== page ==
13. “Wholelatta Ice”
While the title may sound like a ghetto Starbuck’s coffee flavor, SGP’s “Wholelatta Ice” really gets the blood flowing. The track comes from his B.M.W. EP, and brings in a heavy beat that’s unshackled and to the point. Steel drum-like keys and overly active synths are the pivotal tools for the song, and SpaceGhost uses each imposingly as he maneuvers through the beat with his raw, straightforward lyrical ability.
12. “95 Til’ Infinity”
Maybe it grew on me too fast, as it only came out a couple of weeks ago, but as a fan of Joey Bada$$ I’d never heard the side of him that’s unleashed on “95”. It starts off slow enough with a silky chill beat produced by Lee Bannon, but before it even drops Joey begins to flow with a tenacity similar to his 90’s era influences. He sounds like a young Brooklyn emcee that’s hungry, and trying to prove that he belongs on the biggest stage of hip-hop. I agree with you Joey.
Banks has been a pleasant surprise for the year 2013. Her song “Before I Ever Met You” had new listeners questioning where this Los Angeles beauty had come from, and “Warm Water” cemented these listeners as official fans with it’s overall vibe. She’ll surely be placed in the “pop” category but “Warm Water” definitely is more R&B than anything. It’s dark, somber, and lovely as Banks’s vocals are sultry and disarming, almost catching the listener all the way off guard.
10. Get Lucky
I’ve heard “Get Lucky” played in a casino, multiple bars/clubs, a gas station, a mall, and a beach. The point is it’s one of those songs that’s in perilous danger of being overplayed. But it’s also still hard not to at least sing along in your mind upon hearing it. This song is, after all, what made Daft Punk’s long awaited return to the dance genre a reality and not just some myth like Detox. Amen for that, and Amen for Pharrell.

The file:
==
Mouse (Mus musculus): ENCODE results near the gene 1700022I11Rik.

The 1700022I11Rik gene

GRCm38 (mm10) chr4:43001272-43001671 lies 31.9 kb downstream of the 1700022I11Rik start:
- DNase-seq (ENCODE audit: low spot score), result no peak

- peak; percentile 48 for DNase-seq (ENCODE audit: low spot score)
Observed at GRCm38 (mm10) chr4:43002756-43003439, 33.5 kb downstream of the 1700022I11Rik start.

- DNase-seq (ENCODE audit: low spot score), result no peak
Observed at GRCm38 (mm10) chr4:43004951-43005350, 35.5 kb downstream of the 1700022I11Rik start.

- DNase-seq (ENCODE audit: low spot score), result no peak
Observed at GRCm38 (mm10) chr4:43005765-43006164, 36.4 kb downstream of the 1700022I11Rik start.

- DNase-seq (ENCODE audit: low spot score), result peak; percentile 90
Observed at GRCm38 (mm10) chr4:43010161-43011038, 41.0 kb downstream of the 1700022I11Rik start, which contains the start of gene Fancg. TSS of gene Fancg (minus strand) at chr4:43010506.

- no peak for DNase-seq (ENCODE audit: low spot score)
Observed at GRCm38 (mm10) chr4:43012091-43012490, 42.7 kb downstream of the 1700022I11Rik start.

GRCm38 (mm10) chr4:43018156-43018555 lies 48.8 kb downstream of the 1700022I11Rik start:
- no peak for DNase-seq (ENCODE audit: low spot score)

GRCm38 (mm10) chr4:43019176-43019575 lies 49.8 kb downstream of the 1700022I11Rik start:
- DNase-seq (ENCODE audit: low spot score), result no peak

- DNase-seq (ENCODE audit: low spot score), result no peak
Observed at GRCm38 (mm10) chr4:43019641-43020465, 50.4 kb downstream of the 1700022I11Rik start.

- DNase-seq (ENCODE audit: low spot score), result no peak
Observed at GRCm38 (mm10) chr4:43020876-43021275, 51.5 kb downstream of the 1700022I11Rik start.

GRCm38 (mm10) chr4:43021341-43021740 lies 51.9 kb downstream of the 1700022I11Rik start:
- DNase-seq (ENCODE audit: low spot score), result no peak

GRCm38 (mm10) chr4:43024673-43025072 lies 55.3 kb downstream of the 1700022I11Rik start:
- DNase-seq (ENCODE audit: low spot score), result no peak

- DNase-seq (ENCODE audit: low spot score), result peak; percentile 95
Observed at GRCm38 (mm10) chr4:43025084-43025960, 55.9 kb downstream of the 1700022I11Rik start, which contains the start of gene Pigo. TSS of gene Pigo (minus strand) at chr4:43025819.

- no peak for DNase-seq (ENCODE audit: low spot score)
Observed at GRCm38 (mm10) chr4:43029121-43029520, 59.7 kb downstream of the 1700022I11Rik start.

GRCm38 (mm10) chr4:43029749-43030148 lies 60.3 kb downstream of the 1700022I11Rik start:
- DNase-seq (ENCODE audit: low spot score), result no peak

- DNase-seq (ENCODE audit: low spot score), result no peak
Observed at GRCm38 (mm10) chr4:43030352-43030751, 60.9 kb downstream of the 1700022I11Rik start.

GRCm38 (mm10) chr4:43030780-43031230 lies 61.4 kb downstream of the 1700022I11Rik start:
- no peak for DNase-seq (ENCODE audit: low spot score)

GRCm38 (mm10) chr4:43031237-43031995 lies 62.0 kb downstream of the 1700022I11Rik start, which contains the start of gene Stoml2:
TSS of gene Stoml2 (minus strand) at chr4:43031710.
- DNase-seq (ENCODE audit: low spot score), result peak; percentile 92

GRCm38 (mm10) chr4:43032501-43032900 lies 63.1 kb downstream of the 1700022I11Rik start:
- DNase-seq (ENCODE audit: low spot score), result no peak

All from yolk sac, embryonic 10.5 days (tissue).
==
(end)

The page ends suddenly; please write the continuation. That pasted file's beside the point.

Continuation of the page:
9. “Yay Yay”
ScHoolboy Q’s “Yay Yay” embodies all of the characteristics that make this Compton emcee one of the toughest out. The hard rhythm and snare perfectly accentuate all that Q is trying to do, which is rapping about his experiences on the streets while selling this and that. ScHoolboy isn’t overly metaphorical, but that doesn’t take away from his god-given ability to flow and ride with a track of any nature to an impressive lyrical extent. It just so happens that this track is tailored to his nature, and what a track it is.
8. “You & Me”
Disclosure’s excellent debut Settle contains a plethora of immediately club-worthy tracks. And while many of those could take this spot on the list, we settled with You & Me, which is without a doubt a standout. Eliza Doolittle sets the stage with her beautiful voice and heartfelt songwriting while Disclosure compliments her perfectly with an uptempo house melody lush with synths, clicks and overall dance ready sound.